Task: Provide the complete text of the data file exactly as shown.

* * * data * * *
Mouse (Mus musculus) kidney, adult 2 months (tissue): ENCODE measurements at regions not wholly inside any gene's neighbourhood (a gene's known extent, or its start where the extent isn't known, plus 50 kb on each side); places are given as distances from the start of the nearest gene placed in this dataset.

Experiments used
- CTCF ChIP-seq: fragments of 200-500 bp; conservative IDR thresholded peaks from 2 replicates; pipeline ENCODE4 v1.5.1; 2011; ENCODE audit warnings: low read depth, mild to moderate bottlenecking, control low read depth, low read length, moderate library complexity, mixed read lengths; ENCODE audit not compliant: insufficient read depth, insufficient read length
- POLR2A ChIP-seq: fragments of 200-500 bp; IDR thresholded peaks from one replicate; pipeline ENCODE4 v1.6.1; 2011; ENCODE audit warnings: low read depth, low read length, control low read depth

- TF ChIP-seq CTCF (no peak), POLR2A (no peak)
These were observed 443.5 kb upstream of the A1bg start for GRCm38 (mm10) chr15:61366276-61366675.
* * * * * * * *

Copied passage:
Mouse (Mus musculus) kidney, adult 2 months (tissue): ENCODE measurements at regions not wholly inside any gene's neighbourhood (a gene's known extent, or its start where the extent isn't known, plus 50 kb on each side); places are given as distances from the start of the nearest gene placed in this dataset.

Experiments used
- CTCF ChIP-seq: fragments of 200-500 bp; conservative IDR thresholded peaks from 2 replicates; pipeline ENCODE4 v1.5.1; 2011; ENCODE audit warnings: low read depth, mild to moderate bottlenecking, control low read depth, low read length, moderate library complexity, mixed read lengths; ENCODE audit not compliant: insufficient read depth, insufficient read length
- POLR2A ChIP-seq: fragments of 200-500 bp; IDR thresholded peaks from one replicate; pipeline ENCODE4 v1.6.1; 2011; ENCODE audit warnings: low read depth, low read length, control low read depth

- TF ChIP-seq CTCF (no peak), POLR2A (no peak)
These were observed 443.5 kb upstream of the A1bg start for GRCm38 (mm10) chr15:61366276-61366675.